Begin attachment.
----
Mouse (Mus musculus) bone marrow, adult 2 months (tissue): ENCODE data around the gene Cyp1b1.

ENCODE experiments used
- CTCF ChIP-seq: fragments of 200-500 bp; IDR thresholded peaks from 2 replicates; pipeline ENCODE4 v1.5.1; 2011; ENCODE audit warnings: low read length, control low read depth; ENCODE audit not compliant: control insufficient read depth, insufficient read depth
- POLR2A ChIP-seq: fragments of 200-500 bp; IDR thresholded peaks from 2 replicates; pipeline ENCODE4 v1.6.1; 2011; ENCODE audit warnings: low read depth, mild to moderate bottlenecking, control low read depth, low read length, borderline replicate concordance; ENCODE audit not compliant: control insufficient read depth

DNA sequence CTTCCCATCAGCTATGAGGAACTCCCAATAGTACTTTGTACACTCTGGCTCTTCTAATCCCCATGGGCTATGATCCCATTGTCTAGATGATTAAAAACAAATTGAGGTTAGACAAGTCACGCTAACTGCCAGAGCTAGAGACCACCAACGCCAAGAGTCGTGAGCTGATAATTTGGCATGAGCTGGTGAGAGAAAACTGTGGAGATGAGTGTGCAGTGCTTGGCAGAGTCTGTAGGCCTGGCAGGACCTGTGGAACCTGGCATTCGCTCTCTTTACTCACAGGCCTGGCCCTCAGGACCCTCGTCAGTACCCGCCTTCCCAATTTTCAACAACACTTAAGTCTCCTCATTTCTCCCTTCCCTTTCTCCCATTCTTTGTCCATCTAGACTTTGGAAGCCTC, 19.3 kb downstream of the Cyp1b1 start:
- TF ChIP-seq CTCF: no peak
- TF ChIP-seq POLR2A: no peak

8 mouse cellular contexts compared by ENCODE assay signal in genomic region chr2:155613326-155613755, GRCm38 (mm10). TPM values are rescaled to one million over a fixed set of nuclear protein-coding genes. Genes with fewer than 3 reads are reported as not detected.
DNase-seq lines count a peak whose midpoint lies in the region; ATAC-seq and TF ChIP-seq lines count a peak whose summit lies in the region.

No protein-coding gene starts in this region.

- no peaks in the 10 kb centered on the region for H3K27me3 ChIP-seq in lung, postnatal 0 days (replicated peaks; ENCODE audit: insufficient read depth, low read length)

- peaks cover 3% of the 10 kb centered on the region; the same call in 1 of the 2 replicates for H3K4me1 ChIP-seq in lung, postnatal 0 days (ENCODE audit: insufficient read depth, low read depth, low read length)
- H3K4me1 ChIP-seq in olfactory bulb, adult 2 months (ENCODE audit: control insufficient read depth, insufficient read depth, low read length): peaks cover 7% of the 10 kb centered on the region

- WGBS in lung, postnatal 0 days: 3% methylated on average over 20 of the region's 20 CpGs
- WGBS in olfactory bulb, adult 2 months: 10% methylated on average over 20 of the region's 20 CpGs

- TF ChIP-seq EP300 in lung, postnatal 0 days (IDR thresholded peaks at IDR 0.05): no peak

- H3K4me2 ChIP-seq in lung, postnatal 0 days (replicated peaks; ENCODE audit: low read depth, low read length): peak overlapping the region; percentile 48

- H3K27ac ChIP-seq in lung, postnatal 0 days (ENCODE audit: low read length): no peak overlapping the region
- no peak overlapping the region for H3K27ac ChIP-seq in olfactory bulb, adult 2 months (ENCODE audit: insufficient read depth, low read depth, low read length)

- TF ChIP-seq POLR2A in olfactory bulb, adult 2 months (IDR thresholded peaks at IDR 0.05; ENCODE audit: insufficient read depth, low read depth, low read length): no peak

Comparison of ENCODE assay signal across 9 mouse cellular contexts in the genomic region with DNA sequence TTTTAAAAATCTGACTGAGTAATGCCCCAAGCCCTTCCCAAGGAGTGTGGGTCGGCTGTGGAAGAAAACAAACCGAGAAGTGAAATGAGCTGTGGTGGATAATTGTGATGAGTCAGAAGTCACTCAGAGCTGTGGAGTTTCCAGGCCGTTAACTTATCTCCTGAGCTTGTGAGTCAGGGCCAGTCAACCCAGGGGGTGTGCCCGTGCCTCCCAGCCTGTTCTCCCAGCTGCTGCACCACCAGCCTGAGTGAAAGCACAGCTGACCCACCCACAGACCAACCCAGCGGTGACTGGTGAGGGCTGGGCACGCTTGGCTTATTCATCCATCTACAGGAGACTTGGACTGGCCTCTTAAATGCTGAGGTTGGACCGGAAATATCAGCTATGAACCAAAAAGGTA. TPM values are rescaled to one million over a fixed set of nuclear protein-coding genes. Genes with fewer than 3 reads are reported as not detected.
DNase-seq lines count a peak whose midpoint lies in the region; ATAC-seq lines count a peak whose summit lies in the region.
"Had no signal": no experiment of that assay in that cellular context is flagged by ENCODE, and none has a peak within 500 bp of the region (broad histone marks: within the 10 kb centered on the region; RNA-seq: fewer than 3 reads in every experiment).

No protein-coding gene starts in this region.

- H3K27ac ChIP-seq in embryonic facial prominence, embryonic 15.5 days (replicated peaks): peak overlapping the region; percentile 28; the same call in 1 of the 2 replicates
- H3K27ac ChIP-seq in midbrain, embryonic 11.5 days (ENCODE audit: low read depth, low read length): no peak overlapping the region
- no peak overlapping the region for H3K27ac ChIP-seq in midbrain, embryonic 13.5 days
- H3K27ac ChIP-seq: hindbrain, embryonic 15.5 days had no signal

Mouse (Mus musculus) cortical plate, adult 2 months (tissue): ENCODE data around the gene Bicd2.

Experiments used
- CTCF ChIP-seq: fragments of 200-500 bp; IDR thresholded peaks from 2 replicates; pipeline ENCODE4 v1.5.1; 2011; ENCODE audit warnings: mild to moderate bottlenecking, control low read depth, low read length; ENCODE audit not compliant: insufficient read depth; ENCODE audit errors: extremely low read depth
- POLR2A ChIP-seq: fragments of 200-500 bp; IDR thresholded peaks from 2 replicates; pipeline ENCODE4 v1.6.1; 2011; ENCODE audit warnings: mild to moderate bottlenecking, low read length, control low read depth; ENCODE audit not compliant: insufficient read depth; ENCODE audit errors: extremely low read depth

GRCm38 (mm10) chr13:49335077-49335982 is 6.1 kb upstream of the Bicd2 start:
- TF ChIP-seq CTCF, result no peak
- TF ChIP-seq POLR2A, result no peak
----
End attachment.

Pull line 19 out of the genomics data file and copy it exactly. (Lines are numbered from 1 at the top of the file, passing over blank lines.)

- no peak overlapping the region for H3K27ac ChIP-seq in olfactory bulb, adult 2 months (ENCODE audit: insufficient read depth, low read depth, low read length)